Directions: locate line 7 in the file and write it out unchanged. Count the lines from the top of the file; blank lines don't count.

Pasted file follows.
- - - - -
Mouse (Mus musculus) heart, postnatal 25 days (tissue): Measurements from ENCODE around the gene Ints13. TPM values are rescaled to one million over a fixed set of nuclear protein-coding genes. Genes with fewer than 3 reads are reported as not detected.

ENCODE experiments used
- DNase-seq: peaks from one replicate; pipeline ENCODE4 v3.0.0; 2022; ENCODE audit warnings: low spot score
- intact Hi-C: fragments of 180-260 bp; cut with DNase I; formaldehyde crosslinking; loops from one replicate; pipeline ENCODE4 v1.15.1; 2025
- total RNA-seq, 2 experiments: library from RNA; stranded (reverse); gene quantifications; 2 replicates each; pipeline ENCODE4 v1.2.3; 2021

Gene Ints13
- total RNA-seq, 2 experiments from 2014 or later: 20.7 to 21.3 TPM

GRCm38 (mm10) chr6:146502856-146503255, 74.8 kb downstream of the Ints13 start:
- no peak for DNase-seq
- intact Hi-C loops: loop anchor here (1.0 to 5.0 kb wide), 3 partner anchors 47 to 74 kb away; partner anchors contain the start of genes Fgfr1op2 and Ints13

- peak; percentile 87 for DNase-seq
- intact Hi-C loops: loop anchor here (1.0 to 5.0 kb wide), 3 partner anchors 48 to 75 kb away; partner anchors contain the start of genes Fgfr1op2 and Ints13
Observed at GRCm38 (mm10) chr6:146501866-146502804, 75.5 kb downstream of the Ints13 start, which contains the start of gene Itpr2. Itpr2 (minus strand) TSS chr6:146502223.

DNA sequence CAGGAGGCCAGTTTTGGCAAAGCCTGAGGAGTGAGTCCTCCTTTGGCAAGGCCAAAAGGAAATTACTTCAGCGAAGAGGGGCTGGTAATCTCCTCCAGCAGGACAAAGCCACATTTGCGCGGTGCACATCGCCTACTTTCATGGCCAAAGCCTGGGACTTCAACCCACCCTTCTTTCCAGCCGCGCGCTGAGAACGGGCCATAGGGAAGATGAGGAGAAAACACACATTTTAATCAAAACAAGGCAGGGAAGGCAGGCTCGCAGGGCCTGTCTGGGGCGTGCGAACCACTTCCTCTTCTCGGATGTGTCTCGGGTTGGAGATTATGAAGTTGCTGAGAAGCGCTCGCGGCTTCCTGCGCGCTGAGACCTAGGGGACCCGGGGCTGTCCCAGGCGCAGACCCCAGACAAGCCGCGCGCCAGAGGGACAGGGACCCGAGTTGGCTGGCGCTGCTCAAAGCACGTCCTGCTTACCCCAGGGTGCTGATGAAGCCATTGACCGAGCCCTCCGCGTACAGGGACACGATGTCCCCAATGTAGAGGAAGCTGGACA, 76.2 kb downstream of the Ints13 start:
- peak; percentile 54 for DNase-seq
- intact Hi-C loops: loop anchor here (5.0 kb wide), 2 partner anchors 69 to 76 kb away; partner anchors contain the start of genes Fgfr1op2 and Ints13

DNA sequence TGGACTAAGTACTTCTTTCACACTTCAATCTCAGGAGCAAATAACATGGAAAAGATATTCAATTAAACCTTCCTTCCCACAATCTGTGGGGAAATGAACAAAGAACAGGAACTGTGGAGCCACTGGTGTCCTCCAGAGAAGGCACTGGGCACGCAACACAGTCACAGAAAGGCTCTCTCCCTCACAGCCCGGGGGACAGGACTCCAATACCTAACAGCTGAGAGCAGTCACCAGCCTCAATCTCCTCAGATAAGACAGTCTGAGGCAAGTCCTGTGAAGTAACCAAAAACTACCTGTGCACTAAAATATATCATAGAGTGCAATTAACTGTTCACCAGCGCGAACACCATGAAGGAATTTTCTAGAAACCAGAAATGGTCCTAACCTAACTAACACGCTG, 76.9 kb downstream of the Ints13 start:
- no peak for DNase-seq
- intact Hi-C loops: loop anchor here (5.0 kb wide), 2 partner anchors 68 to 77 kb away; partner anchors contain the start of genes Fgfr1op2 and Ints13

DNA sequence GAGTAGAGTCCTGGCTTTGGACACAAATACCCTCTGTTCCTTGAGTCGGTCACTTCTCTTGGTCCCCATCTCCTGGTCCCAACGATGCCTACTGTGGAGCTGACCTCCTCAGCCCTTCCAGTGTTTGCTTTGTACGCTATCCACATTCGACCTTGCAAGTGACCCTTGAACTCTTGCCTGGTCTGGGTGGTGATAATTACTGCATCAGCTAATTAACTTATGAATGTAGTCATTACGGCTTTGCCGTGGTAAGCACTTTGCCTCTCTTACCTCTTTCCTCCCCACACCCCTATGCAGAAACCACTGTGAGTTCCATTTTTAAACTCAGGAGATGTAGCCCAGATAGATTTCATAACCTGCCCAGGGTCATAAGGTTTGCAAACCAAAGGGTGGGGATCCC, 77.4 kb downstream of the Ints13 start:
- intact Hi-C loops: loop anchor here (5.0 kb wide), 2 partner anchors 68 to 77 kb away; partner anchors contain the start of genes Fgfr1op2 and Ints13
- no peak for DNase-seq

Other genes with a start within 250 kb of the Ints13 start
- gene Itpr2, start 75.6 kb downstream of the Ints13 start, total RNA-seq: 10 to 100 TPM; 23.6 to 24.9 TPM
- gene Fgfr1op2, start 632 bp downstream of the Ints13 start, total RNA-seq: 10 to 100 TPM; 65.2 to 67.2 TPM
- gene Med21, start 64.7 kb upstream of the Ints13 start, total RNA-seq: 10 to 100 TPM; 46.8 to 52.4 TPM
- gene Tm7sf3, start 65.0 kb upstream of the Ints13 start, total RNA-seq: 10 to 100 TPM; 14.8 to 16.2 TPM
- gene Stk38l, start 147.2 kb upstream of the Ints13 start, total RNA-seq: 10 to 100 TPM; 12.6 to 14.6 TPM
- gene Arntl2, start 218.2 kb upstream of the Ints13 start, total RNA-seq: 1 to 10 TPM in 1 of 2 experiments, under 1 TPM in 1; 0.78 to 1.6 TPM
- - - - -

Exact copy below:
- total RNA-seq, 2 experiments from 2014 or later: 20.7 to 21.3 TPM